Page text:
gastropub

Maury and I decided, for the latest in our occasional beer-and-beer-and-food-and-beer sprees, to try the Cobra and Mongoose. Which is a gastropub.

Which of course came up as we were sitting there, surveying our menus, with our pints of local 8.7% microbrews served in improbable Mason jars.

“This is a gastropub,” Maury said, arching one eyebrow as he scanned the food list.

“Not a word I much like,” I said. I looked up and surveyed the surroundings, a pastiche of British Raj and modern Hounslow references somehow reminiscent of the dining room decor of the Pale Man from El laberinto del fauno (misnamed in English as Pan’s Labyrinth).

“Don’t like the air of gastrointestinal, gastroenteritis, gastroileostomy, and so on and so on?”

“And gas,” I said. “It doesn’t help that gastronomy, the source of the gastro, has the stress on the second syllable whereas gastropub has it on the first like all those words having to do with medical things and conditions.”

“You just can’t quite stomach it,” Maury said. Gastro comes from Greek γαστήρ gastér ‘stomach’.

“And it somehow makes the pub, which by itself is fine, sound like burbles from the belly, or a brief eructation or burst of flatulence,” I said.

“I assume you don’t mind that it’s macaronic,” Maury said. By this he meant that it mixes roots from different languages – in this case the pub is short for public house, and public comes from Latin publicus by way of French.

“I do not,” I said, eyes fixed on my menu, “but I’m not sure whether I mind that it’s macaroni.”

“Macaroni?” Maury arched an eyebrow. “I see burgers.”

We exchanged menus. They had separate menus for starch and meat and had given us one of each. Cute. The third menu, lying on the table, proved to be not wine but vegetables. We left it untouched. The beer list was scrawled in chalk on the wall, with daily specials written in dry-erase marker in stall number 3 of the washroom.

“Everyone is doing burgers,” I said, looking at the meat menu. “Oh, look, they also have steak and kidney pie and bangers and mash and all that sort of thing. What’s the deal with the gastro? This is all pub.”

“Fine restaurants are now taking those items onto their menus,” Maury said. “So they are gastro. And apparently it has come full circle now. I think I’ll have the pancakes.”

“What’s special about them?”

“They don’t say. Except that there’s an asterisk. Oh. With foie gras. Hm. I’ll try it.”

“Oh, look,” I said, “Bavarian sausage. Apparently a Gasthaus thing. Which is what a gastropub might have been if they had taken less of gastronomy and the other end of public house.”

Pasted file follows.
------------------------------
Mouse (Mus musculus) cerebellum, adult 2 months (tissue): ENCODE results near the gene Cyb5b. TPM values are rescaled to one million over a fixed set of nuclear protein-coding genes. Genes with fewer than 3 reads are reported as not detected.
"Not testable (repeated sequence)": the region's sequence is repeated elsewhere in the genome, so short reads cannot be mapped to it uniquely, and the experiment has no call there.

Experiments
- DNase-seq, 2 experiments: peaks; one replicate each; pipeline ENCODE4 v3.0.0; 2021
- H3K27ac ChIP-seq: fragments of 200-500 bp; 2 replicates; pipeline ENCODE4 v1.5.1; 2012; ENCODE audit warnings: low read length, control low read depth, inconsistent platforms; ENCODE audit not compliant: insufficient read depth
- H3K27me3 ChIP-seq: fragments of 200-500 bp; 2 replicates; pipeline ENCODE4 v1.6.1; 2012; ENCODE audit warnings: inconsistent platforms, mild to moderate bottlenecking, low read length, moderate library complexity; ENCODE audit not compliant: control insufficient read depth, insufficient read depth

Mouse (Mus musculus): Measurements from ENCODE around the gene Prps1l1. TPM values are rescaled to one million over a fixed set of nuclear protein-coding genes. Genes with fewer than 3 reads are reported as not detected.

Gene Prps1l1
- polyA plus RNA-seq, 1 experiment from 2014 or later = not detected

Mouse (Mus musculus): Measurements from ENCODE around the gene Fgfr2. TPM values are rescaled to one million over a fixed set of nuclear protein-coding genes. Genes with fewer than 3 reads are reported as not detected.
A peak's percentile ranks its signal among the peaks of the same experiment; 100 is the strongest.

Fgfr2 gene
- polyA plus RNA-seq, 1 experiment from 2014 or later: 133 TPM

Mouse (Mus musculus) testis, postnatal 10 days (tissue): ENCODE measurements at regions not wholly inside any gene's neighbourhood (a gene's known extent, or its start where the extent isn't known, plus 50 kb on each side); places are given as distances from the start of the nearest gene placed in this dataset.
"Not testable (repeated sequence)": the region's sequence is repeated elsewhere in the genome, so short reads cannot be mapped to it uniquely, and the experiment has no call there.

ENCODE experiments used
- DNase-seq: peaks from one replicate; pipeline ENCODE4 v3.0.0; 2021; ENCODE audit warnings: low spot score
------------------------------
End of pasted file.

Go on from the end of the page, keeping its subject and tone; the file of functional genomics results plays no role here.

A heavy-lidded waiter who evidently went to Medusa’s hairdresser arrived to take our order on his iPhone. Maury went with the pancakes. I went with the sausage with a side of chicken-fried fat. By the time we had taken the foam off our third pints, our gastro had arrived.

“Curry,” Maury said. I looked at his pancakes. They looked normal and plain. “I believe the griddle is seasoned with it,” he explained.

“I remember a restaurant near where I used to work that served curry-flavoured pancakes. Not intentionally.” I started into my sausage. “Currywurst,” I said. Indeed, there was a dusting of curry powder all over the top of the sauce.

“I thought they said Bavarian,” Maury said.

“Currywurst is a Berlin thing, yes, isn’t it,” I said. “They’re all over the map.”

We mounted a proper assault on our food with the aid of pints number four. I further polished off 75% of the jar of Major Grey chutney that they had deposited on the table. By the end of the meal my gastrointestinals were burbling.

“Who do we have to thank for this trend?” I said at last.

“It started in Britain in the early ’90s,” Maury said. “A pub in the London area that decided to start serving acceptable food.”

“And still keep that popular pub atmosphere,” I said.

“Pub,” Maury said. I almost said “What?” but I realized that he was dealing with a gastro issue when he added “Pubbbbbrrrrr.”

“Oh dear,” I said. “How do your guts feel?”

“Like a cobra and a mongoose getting to know each other,” Maury said. Then he raised an eyebrow, raised his index finger, stood up, and sprinted to the W.C.

One response to “gastropub

  1. simply brilliant, James. And some still say you can only learn about language in the classroom… Poor naive ones, I say.

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